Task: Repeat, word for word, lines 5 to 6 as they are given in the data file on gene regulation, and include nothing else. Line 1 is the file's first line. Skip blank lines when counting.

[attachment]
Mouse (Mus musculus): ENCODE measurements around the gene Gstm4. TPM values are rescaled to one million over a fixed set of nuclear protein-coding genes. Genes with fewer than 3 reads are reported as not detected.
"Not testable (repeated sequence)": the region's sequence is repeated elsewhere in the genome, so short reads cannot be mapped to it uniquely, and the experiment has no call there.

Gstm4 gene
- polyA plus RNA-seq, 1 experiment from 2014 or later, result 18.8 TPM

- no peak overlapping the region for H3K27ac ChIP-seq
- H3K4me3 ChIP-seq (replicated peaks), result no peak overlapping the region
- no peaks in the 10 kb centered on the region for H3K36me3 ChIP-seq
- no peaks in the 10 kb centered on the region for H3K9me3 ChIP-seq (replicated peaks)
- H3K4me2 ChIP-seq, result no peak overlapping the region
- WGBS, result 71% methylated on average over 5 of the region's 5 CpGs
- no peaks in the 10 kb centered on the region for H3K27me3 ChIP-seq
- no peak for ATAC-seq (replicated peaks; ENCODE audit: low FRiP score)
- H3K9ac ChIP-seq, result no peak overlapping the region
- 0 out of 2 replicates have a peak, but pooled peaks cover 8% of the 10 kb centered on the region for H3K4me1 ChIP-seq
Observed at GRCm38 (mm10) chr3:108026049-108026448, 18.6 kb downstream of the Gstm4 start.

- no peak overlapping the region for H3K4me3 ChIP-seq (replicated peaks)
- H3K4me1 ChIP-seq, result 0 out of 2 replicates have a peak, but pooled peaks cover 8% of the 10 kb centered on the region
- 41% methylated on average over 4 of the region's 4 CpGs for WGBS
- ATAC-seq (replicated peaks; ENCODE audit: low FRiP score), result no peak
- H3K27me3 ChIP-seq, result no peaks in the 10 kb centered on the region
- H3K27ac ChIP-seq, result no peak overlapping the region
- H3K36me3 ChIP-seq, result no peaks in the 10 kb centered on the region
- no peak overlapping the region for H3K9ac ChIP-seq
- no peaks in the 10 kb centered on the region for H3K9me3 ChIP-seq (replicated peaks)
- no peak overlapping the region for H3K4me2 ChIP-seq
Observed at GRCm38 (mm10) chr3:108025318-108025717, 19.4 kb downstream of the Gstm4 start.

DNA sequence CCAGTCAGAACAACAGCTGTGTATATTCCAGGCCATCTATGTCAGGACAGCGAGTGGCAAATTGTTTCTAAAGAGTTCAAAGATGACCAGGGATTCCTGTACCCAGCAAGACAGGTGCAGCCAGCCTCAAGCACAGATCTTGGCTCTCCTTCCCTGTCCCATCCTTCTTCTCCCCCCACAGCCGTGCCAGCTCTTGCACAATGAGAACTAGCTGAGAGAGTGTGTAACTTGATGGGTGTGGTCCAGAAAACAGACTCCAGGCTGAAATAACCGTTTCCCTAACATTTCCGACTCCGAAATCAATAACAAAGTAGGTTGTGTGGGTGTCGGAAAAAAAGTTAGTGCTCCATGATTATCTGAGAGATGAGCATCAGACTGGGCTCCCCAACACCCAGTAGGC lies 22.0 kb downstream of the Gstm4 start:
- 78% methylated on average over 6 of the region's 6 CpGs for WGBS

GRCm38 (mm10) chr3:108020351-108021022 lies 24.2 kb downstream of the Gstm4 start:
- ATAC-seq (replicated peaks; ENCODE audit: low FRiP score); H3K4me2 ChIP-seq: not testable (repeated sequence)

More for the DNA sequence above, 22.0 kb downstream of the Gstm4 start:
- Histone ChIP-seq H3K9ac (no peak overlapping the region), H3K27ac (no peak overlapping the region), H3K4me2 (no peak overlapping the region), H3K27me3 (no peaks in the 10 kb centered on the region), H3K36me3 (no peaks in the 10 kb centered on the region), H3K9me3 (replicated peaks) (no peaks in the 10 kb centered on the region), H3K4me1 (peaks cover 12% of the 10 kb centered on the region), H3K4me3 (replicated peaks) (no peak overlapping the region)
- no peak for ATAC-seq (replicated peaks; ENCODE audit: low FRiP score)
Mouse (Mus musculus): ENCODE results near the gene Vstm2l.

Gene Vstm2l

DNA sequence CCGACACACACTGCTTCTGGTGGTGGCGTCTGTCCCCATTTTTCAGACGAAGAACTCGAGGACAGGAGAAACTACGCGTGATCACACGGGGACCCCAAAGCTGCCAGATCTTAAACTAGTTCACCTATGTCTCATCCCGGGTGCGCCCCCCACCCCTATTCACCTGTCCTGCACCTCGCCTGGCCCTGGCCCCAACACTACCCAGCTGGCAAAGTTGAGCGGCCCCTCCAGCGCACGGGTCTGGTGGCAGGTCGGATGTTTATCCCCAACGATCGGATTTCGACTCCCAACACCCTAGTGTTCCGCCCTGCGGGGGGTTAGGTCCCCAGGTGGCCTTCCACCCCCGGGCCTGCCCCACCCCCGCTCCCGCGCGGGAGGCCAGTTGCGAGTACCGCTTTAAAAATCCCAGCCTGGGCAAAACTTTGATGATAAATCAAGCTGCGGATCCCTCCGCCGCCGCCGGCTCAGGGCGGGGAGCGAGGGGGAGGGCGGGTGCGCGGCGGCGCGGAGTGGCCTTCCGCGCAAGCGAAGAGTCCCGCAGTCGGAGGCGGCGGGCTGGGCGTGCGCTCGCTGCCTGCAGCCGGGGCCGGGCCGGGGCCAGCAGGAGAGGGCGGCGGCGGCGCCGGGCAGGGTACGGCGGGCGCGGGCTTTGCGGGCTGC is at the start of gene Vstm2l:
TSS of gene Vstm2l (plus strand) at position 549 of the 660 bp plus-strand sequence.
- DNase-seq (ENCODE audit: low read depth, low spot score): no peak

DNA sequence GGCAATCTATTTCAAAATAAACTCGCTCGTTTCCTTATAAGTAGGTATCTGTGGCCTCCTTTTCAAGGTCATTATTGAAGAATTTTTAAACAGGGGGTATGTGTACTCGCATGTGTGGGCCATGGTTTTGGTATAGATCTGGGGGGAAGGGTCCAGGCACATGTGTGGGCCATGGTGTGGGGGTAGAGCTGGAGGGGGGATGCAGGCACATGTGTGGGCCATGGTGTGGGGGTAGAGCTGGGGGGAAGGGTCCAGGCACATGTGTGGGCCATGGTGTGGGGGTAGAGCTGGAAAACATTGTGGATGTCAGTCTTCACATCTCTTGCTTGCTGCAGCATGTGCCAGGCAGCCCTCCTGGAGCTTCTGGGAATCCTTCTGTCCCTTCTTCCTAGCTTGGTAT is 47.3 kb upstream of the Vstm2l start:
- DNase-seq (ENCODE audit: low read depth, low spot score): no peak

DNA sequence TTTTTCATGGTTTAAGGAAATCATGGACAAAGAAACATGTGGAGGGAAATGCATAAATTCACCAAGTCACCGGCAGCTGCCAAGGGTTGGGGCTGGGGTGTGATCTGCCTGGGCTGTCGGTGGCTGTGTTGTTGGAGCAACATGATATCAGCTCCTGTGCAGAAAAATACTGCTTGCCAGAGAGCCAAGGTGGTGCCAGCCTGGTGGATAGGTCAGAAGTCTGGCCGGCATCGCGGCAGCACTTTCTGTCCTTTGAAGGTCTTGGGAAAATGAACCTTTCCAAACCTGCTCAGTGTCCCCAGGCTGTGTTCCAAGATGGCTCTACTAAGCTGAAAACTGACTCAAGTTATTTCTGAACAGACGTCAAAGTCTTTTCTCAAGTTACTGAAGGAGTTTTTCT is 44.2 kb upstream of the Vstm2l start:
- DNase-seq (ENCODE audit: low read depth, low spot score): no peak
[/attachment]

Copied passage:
- no peak overlapping the region for H3K27ac ChIP-seq
- H3K4me3 ChIP-seq (replicated peaks), result no peak overlapping the region